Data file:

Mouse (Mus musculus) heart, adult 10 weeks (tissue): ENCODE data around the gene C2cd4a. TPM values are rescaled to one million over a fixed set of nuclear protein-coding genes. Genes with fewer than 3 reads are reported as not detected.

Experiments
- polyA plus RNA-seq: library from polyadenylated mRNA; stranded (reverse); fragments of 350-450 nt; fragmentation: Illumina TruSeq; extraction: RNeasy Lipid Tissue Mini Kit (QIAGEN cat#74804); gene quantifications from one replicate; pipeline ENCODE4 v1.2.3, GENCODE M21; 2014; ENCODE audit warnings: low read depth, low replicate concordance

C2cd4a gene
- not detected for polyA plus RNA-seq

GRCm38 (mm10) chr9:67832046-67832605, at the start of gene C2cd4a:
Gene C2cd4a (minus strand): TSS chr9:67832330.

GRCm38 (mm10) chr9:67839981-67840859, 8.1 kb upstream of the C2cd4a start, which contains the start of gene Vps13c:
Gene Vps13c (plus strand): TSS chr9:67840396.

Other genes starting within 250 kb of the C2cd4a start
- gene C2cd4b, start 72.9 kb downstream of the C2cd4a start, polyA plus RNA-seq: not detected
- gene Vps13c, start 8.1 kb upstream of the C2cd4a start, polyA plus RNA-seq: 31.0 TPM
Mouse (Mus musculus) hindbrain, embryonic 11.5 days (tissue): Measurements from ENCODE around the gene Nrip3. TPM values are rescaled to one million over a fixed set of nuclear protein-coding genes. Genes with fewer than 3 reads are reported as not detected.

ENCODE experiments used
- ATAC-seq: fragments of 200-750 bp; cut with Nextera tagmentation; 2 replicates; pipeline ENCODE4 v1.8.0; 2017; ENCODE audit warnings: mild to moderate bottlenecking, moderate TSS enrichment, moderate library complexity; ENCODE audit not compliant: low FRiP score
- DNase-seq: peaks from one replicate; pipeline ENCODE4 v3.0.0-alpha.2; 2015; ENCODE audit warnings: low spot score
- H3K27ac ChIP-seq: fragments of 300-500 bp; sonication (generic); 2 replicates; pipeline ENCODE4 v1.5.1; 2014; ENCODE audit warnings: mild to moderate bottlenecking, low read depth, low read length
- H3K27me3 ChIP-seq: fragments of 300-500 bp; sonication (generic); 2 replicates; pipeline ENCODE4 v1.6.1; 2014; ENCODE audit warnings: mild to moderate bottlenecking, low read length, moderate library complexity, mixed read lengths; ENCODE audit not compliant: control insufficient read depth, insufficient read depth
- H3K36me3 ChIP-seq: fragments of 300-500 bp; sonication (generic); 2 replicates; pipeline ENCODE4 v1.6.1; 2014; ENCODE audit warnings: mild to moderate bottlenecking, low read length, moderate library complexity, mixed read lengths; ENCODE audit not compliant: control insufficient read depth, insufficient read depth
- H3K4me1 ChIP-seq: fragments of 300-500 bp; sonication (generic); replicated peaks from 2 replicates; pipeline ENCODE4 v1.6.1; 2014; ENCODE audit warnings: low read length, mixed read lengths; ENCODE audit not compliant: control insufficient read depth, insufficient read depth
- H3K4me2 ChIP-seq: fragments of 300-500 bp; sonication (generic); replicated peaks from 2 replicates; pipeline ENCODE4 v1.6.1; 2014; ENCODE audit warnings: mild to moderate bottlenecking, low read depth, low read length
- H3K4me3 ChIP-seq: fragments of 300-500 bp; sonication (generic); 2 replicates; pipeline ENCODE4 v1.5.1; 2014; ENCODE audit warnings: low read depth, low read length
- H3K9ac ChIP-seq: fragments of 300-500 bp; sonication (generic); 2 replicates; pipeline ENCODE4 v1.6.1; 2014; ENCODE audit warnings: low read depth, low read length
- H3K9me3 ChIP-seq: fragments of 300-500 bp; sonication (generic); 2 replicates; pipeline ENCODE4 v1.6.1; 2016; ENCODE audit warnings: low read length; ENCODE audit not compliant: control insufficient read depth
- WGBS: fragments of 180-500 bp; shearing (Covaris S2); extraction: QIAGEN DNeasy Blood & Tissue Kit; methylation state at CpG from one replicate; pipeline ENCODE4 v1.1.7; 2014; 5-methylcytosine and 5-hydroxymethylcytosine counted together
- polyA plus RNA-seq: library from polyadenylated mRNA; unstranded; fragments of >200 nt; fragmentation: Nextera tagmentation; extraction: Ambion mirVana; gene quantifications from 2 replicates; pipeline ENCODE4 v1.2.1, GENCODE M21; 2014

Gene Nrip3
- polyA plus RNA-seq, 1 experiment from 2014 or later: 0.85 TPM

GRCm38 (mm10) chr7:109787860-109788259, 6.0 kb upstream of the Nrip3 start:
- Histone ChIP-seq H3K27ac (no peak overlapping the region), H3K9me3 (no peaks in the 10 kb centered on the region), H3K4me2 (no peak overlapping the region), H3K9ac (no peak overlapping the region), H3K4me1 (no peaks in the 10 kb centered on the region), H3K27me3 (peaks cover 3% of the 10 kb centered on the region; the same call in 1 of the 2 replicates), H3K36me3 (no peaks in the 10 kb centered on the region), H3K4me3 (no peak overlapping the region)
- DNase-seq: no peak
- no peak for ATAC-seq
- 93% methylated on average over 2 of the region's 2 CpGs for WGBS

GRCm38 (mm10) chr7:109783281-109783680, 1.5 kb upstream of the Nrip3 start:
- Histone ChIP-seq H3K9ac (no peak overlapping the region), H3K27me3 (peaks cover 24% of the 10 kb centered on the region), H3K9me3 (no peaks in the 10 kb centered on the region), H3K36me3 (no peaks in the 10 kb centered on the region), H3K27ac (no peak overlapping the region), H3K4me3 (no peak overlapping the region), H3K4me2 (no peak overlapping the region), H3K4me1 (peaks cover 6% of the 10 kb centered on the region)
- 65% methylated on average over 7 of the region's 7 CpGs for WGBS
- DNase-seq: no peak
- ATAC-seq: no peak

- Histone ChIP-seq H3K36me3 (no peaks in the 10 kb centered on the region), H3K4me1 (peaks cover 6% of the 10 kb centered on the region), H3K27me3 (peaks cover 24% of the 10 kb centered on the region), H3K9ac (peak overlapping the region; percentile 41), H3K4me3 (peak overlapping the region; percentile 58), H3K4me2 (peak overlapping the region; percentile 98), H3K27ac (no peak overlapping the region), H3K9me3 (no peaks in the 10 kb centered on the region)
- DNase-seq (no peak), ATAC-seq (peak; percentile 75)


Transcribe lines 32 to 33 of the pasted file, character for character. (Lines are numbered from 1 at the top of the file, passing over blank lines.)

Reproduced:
- no peak for ATAC-seq
- 93% methylated on average over 2 of the region's 2 CpGs for WGBS